In 2005, Bombardier, the Canadian aerospace and transportation company, opened the doors of a factory in Querétaro, Mexico. At the time, the move seemed like a serious gamble. Though Mexico offered low wages compared to Canada, could it provide Bombardier with the environment required for such a highly technical manufacturing plant?
Almost 10 years later, it is clear that the gamble paid off. The factory has flourished and employs more than 1,800 workers. Bombardier continues to generate profits from its Mexico plants and is expanding there.
Bombardier is just one example of how Latin America is emerging as a manufacturing and export center. In 2013, Latin America exported more than $1 trillion in goods. In 2014, the fastest-growing industries were motor vehicles, computing and electronic equipment, and basic metals — creating high-paying jobs for a burgeoning middle class. Moreover, Latin American industry is forecast to expand output by 1.8% in 2015. While Latin America’s growth has undoubtedly experienced cycles of downturn, there is a trajectory towards greater growth and prosperity.
One of the most important questions facing Latin American leaders now is how to hasten long-term growth in a sustainable way. What policies can be put in place to continue the region’s launch into the future? Just like East Asia in the 1980s, Latin America has the potential to become a global manufacturing hub. However, Latin American leaders must recognize that the nature of manufacturing has shifted greatly in the last few decades and formulate their strategy for growth accordingly.
In the last 30 years, the efficiency of global commerce and trade has eliminated the need to centralize manufacturing in a single plant. Manufacturing is now fragmented, meaning that a final good is assembled from parts from many different locations that often come from all around the world.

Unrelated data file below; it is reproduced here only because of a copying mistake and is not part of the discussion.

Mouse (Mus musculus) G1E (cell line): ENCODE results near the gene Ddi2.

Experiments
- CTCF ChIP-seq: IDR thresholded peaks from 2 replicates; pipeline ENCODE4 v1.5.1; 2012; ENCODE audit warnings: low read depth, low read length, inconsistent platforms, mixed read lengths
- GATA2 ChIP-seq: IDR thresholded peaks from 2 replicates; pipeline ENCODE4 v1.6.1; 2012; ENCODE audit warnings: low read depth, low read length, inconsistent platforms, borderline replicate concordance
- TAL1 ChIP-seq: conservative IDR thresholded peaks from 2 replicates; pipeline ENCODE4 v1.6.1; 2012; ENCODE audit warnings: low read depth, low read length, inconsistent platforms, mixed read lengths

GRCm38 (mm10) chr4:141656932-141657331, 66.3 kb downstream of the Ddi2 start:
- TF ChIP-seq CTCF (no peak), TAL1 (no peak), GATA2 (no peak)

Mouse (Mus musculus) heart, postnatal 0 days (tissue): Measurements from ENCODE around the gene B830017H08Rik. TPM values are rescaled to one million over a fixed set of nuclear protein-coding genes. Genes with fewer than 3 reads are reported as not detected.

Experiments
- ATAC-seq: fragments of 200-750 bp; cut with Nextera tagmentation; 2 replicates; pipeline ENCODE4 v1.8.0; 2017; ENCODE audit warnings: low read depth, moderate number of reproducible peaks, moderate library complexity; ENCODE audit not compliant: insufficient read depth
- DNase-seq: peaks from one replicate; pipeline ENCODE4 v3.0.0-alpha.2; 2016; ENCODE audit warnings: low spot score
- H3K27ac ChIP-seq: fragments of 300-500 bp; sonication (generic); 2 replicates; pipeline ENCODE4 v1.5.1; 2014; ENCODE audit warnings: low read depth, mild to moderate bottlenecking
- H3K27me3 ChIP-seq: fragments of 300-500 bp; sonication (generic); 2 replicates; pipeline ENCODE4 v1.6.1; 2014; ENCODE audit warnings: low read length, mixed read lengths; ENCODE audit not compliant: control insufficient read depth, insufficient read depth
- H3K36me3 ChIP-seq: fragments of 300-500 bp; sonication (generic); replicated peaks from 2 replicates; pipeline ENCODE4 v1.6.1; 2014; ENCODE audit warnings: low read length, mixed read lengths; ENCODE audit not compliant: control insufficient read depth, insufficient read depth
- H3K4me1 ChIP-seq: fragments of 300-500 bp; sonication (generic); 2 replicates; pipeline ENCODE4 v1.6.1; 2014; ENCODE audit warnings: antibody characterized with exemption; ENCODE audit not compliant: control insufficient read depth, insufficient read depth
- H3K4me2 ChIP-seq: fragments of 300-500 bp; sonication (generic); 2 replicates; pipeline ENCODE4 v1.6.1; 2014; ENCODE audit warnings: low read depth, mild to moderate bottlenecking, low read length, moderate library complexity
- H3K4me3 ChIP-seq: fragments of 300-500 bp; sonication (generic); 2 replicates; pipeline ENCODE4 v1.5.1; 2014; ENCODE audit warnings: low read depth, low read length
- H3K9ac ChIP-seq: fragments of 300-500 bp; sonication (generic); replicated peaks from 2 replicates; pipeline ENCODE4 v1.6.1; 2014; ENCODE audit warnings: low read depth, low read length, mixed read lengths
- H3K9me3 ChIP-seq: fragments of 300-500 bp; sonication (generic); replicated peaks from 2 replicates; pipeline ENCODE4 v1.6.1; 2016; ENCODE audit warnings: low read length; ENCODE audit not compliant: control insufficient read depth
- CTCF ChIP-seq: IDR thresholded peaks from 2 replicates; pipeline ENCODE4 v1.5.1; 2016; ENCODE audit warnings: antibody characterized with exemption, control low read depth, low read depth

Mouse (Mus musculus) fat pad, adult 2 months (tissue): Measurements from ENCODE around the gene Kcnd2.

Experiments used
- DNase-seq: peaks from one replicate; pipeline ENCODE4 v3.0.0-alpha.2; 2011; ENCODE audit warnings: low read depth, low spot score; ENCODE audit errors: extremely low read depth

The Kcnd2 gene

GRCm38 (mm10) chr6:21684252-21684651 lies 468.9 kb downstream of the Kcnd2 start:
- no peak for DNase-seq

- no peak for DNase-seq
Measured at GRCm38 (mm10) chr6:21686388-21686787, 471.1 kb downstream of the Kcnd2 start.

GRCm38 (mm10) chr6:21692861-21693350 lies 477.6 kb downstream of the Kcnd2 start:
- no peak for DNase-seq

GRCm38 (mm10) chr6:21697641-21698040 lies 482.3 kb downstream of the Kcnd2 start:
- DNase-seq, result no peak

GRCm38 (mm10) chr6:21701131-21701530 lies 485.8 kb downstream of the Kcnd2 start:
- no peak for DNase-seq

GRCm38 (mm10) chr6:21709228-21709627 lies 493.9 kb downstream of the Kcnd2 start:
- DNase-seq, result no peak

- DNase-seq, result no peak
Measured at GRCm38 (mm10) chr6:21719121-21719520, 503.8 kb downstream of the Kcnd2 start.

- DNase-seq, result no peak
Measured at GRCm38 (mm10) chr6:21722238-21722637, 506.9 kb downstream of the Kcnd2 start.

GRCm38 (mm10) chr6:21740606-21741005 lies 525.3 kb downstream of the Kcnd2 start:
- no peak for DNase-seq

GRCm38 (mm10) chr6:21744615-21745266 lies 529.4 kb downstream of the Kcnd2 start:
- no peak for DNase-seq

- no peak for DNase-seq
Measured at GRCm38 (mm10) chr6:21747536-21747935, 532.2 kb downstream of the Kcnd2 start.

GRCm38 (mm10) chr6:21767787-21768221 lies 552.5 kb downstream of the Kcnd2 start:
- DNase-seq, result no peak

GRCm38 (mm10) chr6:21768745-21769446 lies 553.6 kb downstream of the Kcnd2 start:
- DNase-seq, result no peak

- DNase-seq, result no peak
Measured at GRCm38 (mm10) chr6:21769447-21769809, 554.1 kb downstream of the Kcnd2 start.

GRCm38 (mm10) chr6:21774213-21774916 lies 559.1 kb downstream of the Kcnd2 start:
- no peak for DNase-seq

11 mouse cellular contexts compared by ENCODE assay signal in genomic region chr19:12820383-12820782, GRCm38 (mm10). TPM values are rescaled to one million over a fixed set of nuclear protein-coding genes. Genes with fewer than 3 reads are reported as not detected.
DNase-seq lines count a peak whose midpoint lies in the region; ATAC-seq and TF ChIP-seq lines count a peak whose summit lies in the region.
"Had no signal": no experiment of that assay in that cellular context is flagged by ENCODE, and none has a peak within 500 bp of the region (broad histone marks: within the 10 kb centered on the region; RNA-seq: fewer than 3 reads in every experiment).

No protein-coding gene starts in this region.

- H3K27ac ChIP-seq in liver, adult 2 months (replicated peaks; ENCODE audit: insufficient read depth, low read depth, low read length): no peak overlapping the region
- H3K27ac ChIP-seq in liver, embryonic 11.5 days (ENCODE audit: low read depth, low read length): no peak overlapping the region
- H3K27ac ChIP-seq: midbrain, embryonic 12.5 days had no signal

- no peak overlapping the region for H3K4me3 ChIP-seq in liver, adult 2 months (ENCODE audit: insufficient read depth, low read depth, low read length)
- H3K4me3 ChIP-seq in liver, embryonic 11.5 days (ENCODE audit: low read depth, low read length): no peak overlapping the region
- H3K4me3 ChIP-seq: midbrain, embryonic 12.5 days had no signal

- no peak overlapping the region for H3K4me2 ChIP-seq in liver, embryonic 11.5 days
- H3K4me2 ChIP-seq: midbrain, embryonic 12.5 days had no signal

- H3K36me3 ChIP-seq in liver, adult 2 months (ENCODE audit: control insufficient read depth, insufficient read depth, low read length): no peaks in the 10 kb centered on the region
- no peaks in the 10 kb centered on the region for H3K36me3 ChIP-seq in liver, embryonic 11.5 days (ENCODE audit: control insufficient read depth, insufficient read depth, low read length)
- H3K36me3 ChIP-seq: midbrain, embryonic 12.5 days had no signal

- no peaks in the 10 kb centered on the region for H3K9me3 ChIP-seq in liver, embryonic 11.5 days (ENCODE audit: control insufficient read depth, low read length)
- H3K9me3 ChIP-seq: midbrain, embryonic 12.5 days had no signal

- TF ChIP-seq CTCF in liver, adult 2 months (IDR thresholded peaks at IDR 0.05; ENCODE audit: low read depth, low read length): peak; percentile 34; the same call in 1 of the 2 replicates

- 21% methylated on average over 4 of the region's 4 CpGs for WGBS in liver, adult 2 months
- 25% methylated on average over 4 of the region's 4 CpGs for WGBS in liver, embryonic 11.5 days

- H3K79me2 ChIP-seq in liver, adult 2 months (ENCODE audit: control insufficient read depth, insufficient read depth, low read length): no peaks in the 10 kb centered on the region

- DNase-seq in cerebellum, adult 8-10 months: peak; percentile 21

One of the examples that best illustrates this shift is the American automobile industry. American carmakers used to employ a highly centralized production model, with almost the entire car and its component parts made within a 50-mile radius of a Detroit plant. Now, a typical American-made car has components made in China, Japan, South Korea, as well as other countries. Moreover, the core of the car may cross the U.S., Mexican and Canadian borders eight times or more during production.
With this model representing the new norm, the key for Latin American industry will be to synchronize its factories within a larger global supply chain. Rather than a challenge, this should be seen as an incredible opportunity. Centralized production is costly and requires more time to create an entire ecosystem for a complex manufacturing plant. Fragmented manufacturing will grant Latin American companies the ability to specialize in specific products and create jobs more quickly.
Currently, Latin America participates far less in global supply chains than the United States and the European Union. Greater integration into these global supply chains will be crucial to Latin America’s industrialization. A recent report by the Inter-American Development Bank (IDB), offers five key suggestions for how Latin American countries can help synchronize its factories into the global supply chain.
1. Improving Transportation, Communication and Logistics Infrastructure
In a world of integrated supply chains, global companies seek out countries where the fewest disruptions and delays occur during the shipment of goods. In this realm, Latin America can make huge strides in reducing the lag time caused by infrastructure. Everything from port efficiency to airport proximity and Internet access can radically shift companies’ perception of a business environment. Latin American countries should make investments in key infrastructure that makes it easy for companies to do business.
2. Encouraging Trade and Integration Agreements